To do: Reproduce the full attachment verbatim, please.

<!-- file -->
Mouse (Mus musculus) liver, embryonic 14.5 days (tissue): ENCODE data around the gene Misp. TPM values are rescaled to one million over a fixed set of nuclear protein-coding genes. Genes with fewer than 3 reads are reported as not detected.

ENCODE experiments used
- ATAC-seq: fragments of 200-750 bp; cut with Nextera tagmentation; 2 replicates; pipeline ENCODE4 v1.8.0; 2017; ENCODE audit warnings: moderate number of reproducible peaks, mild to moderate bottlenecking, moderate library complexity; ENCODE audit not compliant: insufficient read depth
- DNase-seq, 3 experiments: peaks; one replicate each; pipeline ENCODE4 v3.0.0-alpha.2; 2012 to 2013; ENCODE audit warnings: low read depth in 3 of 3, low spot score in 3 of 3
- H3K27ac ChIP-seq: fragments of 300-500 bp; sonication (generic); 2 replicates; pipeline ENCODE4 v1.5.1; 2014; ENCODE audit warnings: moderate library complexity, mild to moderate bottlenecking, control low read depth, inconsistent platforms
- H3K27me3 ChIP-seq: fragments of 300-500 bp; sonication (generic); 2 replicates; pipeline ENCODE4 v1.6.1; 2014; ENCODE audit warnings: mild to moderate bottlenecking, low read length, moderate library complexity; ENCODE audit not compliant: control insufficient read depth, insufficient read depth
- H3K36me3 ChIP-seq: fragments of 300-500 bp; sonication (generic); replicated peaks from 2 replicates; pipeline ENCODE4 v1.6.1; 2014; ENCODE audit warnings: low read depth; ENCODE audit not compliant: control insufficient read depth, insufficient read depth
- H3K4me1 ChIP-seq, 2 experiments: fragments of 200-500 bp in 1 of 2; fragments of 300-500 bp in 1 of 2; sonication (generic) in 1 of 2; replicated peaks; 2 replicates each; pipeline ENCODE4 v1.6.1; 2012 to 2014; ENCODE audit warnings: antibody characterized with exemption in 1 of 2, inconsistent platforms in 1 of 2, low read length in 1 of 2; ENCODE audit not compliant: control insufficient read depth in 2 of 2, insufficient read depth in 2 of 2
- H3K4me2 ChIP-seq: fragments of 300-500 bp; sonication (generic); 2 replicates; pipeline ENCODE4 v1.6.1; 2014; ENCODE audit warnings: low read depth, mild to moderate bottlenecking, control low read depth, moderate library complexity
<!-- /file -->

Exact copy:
Mouse (Mus musculus) liver, embryonic 14.5 days (tissue): ENCODE data around the gene Misp. TPM values are rescaled to one million over a fixed set of nuclear protein-coding genes. Genes with fewer than 3 reads are reported as not detected.

ENCODE experiments used
- ATAC-seq: fragments of 200-750 bp; cut with Nextera tagmentation; 2 replicates; pipeline ENCODE4 v1.8.0; 2017; ENCODE audit warnings: moderate number of reproducible peaks, mild to moderate bottlenecking, moderate library complexity; ENCODE audit not compliant: insufficient read depth
- DNase-seq, 3 experiments: peaks; one replicate each; pipeline ENCODE4 v3.0.0-alpha.2; 2012 to 2013; ENCODE audit warnings: low read depth in 3 of 3, low spot score in 3 of 3
- H3K27ac ChIP-seq: fragments of 300-500 bp; sonication (generic); 2 replicates; pipeline ENCODE4 v1.5.1; 2014; ENCODE audit warnings: moderate library complexity, mild to moderate bottlenecking, control low read depth, inconsistent platforms
- H3K27me3 ChIP-seq: fragments of 300-500 bp; sonication (generic); 2 replicates; pipeline ENCODE4 v1.6.1; 2014; ENCODE audit warnings: mild to moderate bottlenecking, low read length, moderate library complexity; ENCODE audit not compliant: control insufficient read depth, insufficient read depth
- H3K36me3 ChIP-seq: fragments of 300-500 bp; sonication (generic); replicated peaks from 2 replicates; pipeline ENCODE4 v1.6.1; 2014; ENCODE audit warnings: low read depth; ENCODE audit not compliant: control insufficient read depth, insufficient read depth
- H3K4me1 ChIP-seq, 2 experiments: fragments of 200-500 bp in 1 of 2; fragments of 300-500 bp in 1 of 2; sonication (generic) in 1 of 2; replicated peaks; 2 replicates each; pipeline ENCODE4 v1.6.1; 2012 to 2014; ENCODE audit warnings: antibody characterized with exemption in 1 of 2, inconsistent platforms in 1 of 2, low read length in 1 of 2; ENCODE audit not compliant: control insufficient read depth in 2 of 2, insufficient read depth in 2 of 2
- H3K4me2 ChIP-seq: fragments of 300-500 bp; sonication (generic); 2 replicates; pipeline ENCODE4 v1.6.1; 2014; ENCODE audit warnings: low read depth, mild to moderate bottlenecking, control low read depth, moderate library complexity